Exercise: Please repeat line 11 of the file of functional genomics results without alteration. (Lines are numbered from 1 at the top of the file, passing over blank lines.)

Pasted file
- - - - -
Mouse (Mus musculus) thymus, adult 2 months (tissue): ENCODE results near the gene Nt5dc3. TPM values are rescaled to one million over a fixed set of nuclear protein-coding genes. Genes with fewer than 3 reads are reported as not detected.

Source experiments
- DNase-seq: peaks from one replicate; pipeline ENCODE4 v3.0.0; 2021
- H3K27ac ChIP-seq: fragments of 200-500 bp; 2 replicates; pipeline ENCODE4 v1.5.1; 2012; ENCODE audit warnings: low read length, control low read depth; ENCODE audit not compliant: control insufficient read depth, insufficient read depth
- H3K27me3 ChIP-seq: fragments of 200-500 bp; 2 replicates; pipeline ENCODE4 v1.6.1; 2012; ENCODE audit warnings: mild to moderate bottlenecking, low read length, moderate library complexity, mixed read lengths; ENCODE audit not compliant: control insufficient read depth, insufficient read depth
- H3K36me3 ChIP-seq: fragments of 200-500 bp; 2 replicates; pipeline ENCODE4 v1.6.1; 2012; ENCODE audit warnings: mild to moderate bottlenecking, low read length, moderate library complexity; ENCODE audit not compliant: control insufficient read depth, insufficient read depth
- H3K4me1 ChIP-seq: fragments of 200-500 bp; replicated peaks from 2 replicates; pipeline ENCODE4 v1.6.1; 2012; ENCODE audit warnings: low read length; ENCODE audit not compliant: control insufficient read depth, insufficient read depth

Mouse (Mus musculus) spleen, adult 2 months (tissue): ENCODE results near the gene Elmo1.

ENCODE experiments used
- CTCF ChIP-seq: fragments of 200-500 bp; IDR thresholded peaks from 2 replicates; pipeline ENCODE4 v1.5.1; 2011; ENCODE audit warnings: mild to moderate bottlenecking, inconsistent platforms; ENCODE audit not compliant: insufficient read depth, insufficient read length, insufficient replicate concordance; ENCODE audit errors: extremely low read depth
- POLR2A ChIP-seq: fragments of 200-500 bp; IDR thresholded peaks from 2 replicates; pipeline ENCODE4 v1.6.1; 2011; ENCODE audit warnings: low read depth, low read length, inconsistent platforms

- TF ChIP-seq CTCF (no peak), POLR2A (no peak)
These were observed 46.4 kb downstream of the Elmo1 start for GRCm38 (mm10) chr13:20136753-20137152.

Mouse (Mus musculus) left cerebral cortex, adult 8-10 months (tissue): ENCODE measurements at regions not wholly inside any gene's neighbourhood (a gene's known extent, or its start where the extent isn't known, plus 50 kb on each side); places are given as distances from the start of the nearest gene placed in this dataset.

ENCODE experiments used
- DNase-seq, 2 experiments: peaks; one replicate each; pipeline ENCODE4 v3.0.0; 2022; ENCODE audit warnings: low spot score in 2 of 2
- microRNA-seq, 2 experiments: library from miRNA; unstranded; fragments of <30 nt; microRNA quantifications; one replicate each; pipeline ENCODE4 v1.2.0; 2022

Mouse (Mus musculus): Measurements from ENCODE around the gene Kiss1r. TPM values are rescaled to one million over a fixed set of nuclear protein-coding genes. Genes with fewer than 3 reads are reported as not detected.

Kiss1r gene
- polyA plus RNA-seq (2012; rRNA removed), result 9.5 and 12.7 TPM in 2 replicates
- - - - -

- POLR2A ChIP-seq: fragments of 200-500 bp; IDR thresholded peaks from 2 replicates; pipeline ENCODE4 v1.6.1; 2011; ENCODE audit warnings: low read depth, low read length, inconsistent platforms